More weddings, fewer flowers, and skyrocketing prices.

More weddings, fewer flowers, and skyrocketing prices: that is how some Southwestern Ontario florists are describing the current state of the floral industry, a result of a global flower shortage spurred by the pandemic.

"This year was worse than last year," said Jay Harrison, designer and co-owner of Lyric Flowers in St. Marys, northeast of London. "When things really opened up in the wedding industry, and everybody wanted white flowers, all of a sudden you were paying a premium," Harrison said. "I had to go to seven different people just to get what I needed for one wedding."

At Harris Flower Farm in St. Thomas, demand for its locally grown flowers is blooming. Many of this year's orders are coming from area florists who cannot get their hands on buds requested by their customers, said Janis Harris, a flower farmer and florist who owns the farm.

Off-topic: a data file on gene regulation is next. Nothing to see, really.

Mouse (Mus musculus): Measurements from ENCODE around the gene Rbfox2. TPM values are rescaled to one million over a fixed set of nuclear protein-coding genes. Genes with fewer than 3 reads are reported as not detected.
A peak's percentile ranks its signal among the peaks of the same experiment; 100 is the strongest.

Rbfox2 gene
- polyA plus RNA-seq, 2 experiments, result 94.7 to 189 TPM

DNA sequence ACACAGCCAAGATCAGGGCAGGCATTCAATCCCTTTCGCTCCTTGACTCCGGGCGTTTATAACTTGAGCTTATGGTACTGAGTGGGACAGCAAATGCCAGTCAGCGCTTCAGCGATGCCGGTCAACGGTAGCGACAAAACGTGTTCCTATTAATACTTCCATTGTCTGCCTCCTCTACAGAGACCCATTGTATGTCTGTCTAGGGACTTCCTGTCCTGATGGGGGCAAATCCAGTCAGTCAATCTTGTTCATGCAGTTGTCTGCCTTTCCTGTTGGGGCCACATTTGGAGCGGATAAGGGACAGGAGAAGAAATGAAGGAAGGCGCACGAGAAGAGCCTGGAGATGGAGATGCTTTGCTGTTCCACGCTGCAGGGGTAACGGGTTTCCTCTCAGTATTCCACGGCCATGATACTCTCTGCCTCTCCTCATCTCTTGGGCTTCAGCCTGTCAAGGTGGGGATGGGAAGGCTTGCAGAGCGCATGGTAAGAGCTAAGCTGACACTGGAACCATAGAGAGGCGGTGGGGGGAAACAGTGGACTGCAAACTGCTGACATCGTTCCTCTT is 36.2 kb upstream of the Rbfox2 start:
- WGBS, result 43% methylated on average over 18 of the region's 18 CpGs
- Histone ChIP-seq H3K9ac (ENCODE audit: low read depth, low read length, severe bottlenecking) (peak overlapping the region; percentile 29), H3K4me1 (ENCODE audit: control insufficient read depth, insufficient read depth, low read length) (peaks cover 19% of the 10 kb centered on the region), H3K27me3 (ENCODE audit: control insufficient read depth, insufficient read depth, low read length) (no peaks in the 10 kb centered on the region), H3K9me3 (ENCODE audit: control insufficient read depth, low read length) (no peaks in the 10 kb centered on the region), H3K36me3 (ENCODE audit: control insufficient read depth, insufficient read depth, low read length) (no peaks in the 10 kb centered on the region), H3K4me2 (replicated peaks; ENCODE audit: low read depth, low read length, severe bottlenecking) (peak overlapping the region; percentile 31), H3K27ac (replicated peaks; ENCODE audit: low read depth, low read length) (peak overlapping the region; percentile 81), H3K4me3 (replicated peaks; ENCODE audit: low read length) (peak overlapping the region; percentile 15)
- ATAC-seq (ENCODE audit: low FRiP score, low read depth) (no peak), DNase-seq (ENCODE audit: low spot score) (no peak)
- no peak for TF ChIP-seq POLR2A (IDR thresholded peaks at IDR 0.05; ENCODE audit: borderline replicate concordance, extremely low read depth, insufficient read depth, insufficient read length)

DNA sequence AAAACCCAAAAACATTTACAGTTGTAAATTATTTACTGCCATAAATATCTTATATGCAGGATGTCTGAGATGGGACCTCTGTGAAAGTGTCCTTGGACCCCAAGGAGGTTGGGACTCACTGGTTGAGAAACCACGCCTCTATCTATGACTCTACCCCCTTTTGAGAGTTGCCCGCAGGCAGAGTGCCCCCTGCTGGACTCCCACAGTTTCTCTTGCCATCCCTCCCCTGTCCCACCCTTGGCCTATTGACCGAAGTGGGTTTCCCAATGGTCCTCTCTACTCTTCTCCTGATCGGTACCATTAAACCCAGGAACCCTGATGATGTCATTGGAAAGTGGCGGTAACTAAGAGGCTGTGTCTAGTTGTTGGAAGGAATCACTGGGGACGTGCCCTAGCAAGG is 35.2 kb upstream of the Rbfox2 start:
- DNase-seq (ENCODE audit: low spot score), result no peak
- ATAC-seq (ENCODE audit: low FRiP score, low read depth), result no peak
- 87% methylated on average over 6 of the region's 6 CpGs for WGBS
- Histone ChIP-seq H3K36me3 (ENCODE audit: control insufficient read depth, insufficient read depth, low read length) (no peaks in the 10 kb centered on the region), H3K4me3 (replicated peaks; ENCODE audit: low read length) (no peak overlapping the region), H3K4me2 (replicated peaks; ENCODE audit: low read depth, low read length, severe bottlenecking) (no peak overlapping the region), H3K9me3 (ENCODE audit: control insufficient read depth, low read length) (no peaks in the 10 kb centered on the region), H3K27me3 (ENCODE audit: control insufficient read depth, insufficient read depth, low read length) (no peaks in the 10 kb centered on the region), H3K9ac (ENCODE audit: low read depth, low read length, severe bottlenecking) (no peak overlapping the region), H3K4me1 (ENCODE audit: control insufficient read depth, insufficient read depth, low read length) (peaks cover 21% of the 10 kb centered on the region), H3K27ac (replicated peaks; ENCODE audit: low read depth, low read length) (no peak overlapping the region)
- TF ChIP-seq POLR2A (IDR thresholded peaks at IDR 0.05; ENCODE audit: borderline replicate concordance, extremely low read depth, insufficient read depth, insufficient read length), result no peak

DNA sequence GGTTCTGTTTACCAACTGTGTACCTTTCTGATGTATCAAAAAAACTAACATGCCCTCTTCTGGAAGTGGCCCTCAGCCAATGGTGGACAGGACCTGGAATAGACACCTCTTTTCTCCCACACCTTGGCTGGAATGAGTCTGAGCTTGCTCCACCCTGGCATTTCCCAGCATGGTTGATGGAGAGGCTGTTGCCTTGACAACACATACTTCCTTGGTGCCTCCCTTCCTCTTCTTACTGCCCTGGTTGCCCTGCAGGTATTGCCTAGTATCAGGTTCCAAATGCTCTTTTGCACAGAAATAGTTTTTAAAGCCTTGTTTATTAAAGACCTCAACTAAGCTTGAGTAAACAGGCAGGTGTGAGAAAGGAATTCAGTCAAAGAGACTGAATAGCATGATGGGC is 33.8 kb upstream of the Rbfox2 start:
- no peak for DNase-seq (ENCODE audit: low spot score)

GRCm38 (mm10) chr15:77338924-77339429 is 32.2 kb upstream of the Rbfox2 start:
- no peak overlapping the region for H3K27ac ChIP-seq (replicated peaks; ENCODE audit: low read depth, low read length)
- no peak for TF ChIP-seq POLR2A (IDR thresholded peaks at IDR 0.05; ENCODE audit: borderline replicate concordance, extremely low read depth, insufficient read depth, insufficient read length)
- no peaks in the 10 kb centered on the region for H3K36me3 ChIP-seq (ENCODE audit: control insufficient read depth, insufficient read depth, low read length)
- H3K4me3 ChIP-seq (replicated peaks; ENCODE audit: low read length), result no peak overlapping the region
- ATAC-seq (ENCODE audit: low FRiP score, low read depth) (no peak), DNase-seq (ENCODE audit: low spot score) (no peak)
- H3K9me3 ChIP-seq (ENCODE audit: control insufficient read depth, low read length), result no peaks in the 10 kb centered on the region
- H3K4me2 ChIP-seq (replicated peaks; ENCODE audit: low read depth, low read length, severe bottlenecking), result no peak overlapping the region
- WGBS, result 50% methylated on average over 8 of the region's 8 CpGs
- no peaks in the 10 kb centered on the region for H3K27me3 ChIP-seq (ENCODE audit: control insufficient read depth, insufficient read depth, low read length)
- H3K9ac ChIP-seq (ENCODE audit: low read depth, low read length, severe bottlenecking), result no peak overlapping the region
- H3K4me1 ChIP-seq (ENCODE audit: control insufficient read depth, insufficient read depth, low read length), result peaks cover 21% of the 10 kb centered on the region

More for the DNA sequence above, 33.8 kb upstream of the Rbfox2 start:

"Since Covid happened in 2020, the demand for our flowers has been crazy," said Harris, who heads the Canadian region for the Association of Specialty Cut Flower Growers (ASCGF), a member organization for commercial flower growers across North America. "We are trying to keep up as best as we can, but we also want to stay true to where our customers have been," she said. "We have our clientele set up, so when we have 15 to 20 new florists coming to us wanting our flowers, it's great, but we need that infrastructure to get the volume up, and that's not an instant thing."

The majority of the farm's sales are made to deliver directly to customers while less than half are distributed for weddings, Harris said. She said about half of the weddings the farm was to supply stock for last year were pushed to this year.

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